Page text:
Screen Shot 2014-09-13 at 12.33.18 PMBefore reading To Kill A Mockingbird by Harper Lee, I have two bits of advice for you. One, when discussing the book, try not to get “Mockingbird” mixed up with “Mockingjay”. You will be subject to much embarrassment, like I was when I made that mistake. Two, don’t give up on it. Like a lot of modern classics, the beginning just isn’t that captivating. But I promise, the novel gets more interesting. The suspenseful parts are very few but very exciting, but beyond that, the many layers of themes and ideas in this story are amazing to consider and discuss.

The story starts in the sleepy town of Maycomb, Alabama. Scout and her older brother, Jem, live with their loving father, Atticus, a renowned lawyer. They grow up playing around their neighborhood, building forts, swimming, running races, and tormenting the town’s creepy man, Boo Radley. As Scout and Jem grow up and apart, separated by gender and age, they learn about race and how it affects their society. The family cook, Calpurnia is an educated, affectionate woman who might as well be part of the family, but because of her race, is at the bottom of the social ladder. To the kids of the area, whites had just always been superior to the black people in town.

Then Atticus agrees to defend a black man in court: Tom Robinson, accused of the rape of a white girl. Scout must learn to “be a lady” and not fistfight every child who hurls abusive words at her about her father. Throughout the course of the trial and its aftermath, the children discover how race affects the justice system. They learn about the killing of innocence, which leads Scout to seeing her world in a whole new light.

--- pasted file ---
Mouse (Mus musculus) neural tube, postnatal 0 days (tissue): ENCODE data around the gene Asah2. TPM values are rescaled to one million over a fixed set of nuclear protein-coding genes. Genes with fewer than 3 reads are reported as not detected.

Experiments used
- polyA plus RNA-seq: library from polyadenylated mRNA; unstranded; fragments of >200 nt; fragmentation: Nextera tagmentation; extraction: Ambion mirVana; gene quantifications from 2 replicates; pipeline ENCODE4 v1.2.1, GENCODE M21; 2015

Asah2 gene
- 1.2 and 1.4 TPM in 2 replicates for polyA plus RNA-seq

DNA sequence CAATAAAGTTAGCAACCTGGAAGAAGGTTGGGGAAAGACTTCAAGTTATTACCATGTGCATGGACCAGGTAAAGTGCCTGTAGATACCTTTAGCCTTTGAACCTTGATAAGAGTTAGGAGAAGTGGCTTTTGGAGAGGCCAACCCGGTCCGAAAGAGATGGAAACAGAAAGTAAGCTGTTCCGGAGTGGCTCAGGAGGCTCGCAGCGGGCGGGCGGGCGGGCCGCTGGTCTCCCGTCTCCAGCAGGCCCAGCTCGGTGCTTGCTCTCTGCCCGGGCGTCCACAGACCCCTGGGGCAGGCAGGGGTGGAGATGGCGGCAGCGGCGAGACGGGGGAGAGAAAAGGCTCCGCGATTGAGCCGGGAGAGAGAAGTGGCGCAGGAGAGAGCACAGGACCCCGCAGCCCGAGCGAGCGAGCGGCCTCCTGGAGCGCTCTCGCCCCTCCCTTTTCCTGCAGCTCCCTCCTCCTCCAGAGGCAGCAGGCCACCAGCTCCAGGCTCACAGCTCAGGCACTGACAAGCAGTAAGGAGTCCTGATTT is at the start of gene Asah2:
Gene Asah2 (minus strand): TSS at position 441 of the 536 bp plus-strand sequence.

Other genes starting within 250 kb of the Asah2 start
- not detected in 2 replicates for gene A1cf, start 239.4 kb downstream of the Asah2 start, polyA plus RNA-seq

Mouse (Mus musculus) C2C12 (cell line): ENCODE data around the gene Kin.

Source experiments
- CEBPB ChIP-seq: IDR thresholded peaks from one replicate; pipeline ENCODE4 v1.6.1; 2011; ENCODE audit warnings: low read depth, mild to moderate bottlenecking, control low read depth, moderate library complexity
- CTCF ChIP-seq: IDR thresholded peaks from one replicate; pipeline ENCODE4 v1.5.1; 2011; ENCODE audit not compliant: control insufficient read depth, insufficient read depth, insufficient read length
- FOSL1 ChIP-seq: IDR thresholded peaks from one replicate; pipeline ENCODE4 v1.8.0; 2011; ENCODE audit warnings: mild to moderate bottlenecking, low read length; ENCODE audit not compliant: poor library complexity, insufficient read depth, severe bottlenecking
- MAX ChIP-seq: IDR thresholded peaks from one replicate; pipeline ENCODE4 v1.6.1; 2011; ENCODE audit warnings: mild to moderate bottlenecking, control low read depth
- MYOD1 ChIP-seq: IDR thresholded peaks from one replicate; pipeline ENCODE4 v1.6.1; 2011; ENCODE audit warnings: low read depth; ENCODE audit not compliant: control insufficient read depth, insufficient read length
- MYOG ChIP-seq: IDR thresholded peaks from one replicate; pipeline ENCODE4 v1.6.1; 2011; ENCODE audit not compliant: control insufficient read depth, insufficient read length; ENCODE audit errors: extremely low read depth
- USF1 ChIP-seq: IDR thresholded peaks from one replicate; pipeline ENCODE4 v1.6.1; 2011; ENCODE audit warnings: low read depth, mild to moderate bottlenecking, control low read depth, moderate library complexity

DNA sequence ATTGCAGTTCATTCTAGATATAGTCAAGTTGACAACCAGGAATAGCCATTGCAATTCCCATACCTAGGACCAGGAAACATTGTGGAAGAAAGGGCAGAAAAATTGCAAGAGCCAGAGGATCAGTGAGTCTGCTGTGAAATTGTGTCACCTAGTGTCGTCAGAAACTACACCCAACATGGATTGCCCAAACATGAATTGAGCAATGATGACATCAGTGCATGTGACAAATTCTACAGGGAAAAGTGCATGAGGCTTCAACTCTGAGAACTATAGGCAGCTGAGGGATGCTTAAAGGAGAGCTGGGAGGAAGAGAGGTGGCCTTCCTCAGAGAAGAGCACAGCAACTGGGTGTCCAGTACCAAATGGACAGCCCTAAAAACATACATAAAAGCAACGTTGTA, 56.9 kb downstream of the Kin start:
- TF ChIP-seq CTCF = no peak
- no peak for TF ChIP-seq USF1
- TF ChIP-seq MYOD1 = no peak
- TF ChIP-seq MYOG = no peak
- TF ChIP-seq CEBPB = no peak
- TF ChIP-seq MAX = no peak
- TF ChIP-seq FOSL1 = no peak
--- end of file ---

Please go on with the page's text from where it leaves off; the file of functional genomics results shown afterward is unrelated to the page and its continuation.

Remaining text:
Before I read this book, and as I was reading the beginning, I thought that this was going to be a typical story about racism in the South. But I was so engrossed by the themes and motifs in the book. When we discussed the novel in English class, each student had to present a different aspect of the book (femininity, race, symbols) and lead a discussion on that topic. There are so many puzzle pieces in the book that form some brand new perspectives! Obviously, race is an important motif in the book. But Scout’s status as a girl and the virtues of cowardice and bravery are also very significant.

This book will stun you, put a smile on your face, and best of all, give you a perspective of the South in the period of the Great Depression that you’ve never imagined before.